Quo Vadis Spitzenkandidaten?
26 September 2023 /
Amid the echoes of this year’s State of the European Union (SOTEU) address, a pivotal question emerges: Can the Spitzenkandidaten procedure make a comeback in the upcoming EU elections?
This year’s SOTEU was a trifold event; not only did it remind us of the definitive end of the summer break, it also allowed the incumbent head of the EU executive to elaborate on the Commission’s successes, as well as to ring the bell for the last year of the legislative period ahead of the upcoming EU elections in 2024. But Ursula von der Leyen did not answer the most pressing question on the EU-bubble’s collective consciousness: will she be the EPP’s Spitzenkandidat for next year’s EU elections?
Whether or not the Spitzenkandidaten procedure will see a revival is at stake, since most parties have not yet positioned themselves on the matter. Yet in 2022, the European Parliament adopted the EU electoral act, which would allow citizens to vote for the President of the Commission through the Spitzenkandidaten procedure with EU-wide lists. Further, it would set the elections for the 9th of May, Europe day.
But the European Council rejected the proposal, refusing to even enter into negotiations. Now, the elections will be held between the 6th and 9th of June 2024, a missed opportunity to increase democratic legitimacy and deepen the perception of a European identity.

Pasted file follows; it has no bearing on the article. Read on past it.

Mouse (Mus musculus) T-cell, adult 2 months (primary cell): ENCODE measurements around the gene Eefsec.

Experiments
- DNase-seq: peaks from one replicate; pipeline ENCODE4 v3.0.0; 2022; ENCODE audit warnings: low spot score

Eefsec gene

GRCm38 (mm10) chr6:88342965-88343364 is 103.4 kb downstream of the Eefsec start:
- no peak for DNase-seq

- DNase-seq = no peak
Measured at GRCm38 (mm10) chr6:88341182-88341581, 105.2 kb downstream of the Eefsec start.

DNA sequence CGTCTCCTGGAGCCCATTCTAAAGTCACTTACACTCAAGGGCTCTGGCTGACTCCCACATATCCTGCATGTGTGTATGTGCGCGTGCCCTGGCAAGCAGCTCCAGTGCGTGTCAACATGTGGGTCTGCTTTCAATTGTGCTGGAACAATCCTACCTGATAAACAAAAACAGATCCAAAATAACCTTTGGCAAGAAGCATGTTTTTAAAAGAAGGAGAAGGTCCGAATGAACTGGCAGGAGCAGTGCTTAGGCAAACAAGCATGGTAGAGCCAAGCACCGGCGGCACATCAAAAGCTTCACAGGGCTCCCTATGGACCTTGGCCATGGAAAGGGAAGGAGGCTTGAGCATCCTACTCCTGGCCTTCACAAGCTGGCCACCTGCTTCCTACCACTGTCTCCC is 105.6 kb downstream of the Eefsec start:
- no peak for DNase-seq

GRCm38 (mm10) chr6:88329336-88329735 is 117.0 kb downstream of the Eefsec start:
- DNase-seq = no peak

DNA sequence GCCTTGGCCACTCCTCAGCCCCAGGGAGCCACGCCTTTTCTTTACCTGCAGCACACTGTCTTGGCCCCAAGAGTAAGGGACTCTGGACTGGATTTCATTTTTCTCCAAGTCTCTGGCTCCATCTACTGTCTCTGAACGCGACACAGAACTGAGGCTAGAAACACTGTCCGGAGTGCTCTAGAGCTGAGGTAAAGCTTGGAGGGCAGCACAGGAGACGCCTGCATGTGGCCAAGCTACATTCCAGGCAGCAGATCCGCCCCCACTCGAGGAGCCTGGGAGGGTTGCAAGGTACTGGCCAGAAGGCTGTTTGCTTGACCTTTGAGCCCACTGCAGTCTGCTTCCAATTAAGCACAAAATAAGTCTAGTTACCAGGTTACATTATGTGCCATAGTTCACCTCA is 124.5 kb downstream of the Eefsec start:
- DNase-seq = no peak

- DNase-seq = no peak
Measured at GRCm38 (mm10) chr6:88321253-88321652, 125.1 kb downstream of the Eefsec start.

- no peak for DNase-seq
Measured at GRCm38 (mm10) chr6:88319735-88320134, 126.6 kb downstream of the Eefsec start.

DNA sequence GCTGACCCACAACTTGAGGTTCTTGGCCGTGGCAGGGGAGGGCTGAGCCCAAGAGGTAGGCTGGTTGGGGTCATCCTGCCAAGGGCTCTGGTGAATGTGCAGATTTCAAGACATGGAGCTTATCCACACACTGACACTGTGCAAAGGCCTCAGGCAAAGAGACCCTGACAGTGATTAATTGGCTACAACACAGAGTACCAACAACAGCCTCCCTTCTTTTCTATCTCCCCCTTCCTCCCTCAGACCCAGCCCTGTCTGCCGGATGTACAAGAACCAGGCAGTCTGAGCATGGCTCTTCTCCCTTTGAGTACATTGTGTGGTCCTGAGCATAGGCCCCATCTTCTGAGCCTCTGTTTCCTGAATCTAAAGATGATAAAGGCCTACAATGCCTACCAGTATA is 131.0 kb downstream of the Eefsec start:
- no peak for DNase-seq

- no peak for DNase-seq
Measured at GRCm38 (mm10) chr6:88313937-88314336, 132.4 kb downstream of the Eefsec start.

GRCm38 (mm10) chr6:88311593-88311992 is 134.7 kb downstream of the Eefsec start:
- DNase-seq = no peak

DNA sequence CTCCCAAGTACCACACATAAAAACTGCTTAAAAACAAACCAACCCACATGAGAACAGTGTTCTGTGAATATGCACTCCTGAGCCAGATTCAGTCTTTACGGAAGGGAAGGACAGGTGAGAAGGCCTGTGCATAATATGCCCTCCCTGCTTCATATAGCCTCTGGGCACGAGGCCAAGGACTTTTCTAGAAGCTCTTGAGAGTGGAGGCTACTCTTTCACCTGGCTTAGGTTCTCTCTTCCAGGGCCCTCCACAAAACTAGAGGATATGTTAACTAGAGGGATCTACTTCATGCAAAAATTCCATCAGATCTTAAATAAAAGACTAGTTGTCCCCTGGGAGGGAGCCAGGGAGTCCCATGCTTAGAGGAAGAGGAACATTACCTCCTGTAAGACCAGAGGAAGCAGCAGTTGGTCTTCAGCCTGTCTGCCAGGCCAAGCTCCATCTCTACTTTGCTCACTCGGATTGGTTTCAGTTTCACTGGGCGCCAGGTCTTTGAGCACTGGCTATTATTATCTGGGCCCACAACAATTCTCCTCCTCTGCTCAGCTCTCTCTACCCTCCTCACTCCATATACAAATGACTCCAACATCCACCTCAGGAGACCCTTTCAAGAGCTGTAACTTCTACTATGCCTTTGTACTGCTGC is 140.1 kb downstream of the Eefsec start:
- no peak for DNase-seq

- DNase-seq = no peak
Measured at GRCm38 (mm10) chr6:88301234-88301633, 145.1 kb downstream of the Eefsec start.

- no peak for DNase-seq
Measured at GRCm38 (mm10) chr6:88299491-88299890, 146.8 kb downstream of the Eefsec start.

Spitzenkandidaten – then and now
Firstly used in 2014, the Spitzenkandidaten procedure gave the EU elections a more national flair, with the appointment of the Commission head being linked to the election results. Here, the EPP’s lead candidate, former Luxembourgish Prime Minister Jean-Claude Juncker, won the race, securing him the position as Commission chairman.
Hailed as a success and an antidote to the often criticized democratic deficit in the EU at first, the procedure turned out to be of a short lifespan, as the 2019 elections proved. Here, nobody saw the EPP’s candidate of choice, Manfred Weber, as a good fit for the role of Commission president. In response, the member states, who are not very fond of the idea of a Spitzenkandidaten per se, proposed Ursula von der Leyen as head of the Commission to the European Parliament. And here we are now, nearly 5 years later.